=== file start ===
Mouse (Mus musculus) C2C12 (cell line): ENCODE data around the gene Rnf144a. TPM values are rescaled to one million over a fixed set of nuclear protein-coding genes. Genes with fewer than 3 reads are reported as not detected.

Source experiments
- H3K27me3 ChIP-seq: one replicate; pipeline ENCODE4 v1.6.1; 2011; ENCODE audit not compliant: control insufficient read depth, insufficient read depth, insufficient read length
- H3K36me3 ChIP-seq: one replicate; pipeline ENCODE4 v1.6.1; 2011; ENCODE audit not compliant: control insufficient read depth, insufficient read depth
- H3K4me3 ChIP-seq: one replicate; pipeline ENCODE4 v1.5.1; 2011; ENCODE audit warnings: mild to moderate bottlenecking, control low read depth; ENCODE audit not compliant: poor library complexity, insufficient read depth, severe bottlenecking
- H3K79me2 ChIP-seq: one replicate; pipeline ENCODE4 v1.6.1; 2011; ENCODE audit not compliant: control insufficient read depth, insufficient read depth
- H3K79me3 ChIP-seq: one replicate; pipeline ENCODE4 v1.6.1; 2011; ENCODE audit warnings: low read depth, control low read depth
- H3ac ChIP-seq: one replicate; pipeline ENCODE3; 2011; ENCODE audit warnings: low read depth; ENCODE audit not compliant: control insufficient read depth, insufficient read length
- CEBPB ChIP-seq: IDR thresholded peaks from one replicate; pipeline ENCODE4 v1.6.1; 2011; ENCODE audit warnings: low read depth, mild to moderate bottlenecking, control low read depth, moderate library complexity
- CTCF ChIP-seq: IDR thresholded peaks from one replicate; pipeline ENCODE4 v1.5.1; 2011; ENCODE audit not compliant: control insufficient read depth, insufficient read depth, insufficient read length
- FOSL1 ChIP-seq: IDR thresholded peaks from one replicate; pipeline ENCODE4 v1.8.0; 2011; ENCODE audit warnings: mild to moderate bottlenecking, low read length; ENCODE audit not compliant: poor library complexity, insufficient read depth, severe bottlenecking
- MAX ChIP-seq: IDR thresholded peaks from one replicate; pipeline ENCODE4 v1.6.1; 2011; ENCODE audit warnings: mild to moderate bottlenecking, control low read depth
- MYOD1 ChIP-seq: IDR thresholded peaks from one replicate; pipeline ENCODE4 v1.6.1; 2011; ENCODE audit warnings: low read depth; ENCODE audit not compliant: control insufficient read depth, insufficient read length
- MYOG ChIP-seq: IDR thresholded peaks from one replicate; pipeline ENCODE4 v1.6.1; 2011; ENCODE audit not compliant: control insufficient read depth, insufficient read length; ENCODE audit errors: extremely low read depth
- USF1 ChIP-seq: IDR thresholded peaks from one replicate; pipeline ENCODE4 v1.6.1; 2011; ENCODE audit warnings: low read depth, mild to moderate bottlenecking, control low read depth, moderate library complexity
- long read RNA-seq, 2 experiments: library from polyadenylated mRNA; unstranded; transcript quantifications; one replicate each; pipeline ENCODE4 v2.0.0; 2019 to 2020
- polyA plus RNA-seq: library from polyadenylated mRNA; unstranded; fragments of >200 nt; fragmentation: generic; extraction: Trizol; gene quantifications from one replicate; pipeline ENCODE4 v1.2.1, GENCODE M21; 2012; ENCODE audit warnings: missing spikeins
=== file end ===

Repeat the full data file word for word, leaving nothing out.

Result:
Mouse (Mus musculus) C2C12 (cell line): ENCODE data around the gene Rnf144a. TPM values are rescaled to one million over a fixed set of nuclear protein-coding genes. Genes with fewer than 3 reads are reported as not detected.

Source experiments
- H3K27me3 ChIP-seq: one replicate; pipeline ENCODE4 v1.6.1; 2011; ENCODE audit not compliant: control insufficient read depth, insufficient read depth, insufficient read length
- H3K36me3 ChIP-seq: one replicate; pipeline ENCODE4 v1.6.1; 2011; ENCODE audit not compliant: control insufficient read depth, insufficient read depth
- H3K4me3 ChIP-seq: one replicate; pipeline ENCODE4 v1.5.1; 2011; ENCODE audit warnings: mild to moderate bottlenecking, control low read depth; ENCODE audit not compliant: poor library complexity, insufficient read depth, severe bottlenecking
- H3K79me2 ChIP-seq: one replicate; pipeline ENCODE4 v1.6.1; 2011; ENCODE audit not compliant: control insufficient read depth, insufficient read depth
- H3K79me3 ChIP-seq: one replicate; pipeline ENCODE4 v1.6.1; 2011; ENCODE audit warnings: low read depth, control low read depth
- H3ac ChIP-seq: one replicate; pipeline ENCODE3; 2011; ENCODE audit warnings: low read depth; ENCODE audit not compliant: control insufficient read depth, insufficient read length
- CEBPB ChIP-seq: IDR thresholded peaks from one replicate; pipeline ENCODE4 v1.6.1; 2011; ENCODE audit warnings: low read depth, mild to moderate bottlenecking, control low read depth, moderate library complexity
- CTCF ChIP-seq: IDR thresholded peaks from one replicate; pipeline ENCODE4 v1.5.1; 2011; ENCODE audit not compliant: control insufficient read depth, insufficient read depth, insufficient read length
- FOSL1 ChIP-seq: IDR thresholded peaks from one replicate; pipeline ENCODE4 v1.8.0; 2011; ENCODE audit warnings: mild to moderate bottlenecking, low read length; ENCODE audit not compliant: poor library complexity, insufficient read depth, severe bottlenecking
- MAX ChIP-seq: IDR thresholded peaks from one replicate; pipeline ENCODE4 v1.6.1; 2011; ENCODE audit warnings: mild to moderate bottlenecking, control low read depth
- MYOD1 ChIP-seq: IDR thresholded peaks from one replicate; pipeline ENCODE4 v1.6.1; 2011; ENCODE audit warnings: low read depth; ENCODE audit not compliant: control insufficient read depth, insufficient read length
- MYOG ChIP-seq: IDR thresholded peaks from one replicate; pipeline ENCODE4 v1.6.1; 2011; ENCODE audit not compliant: control insufficient read depth, insufficient read length; ENCODE audit errors: extremely low read depth
- USF1 ChIP-seq: IDR thresholded peaks from one replicate; pipeline ENCODE4 v1.6.1; 2011; ENCODE audit warnings: low read depth, mild to moderate bottlenecking, control low read depth, moderate library complexity
- long read RNA-seq, 2 experiments: library from polyadenylated mRNA; unstranded; transcript quantifications; one replicate each; pipeline ENCODE4 v2.0.0; 2019 to 2020
- polyA plus RNA-seq: library from polyadenylated mRNA; unstranded; fragments of >200 nt; fragmentation: generic; extraction: Trizol; gene quantifications from one replicate; pipeline ENCODE4 v1.2.1, GENCODE M21; 2012; ENCODE audit warnings: missing spikeins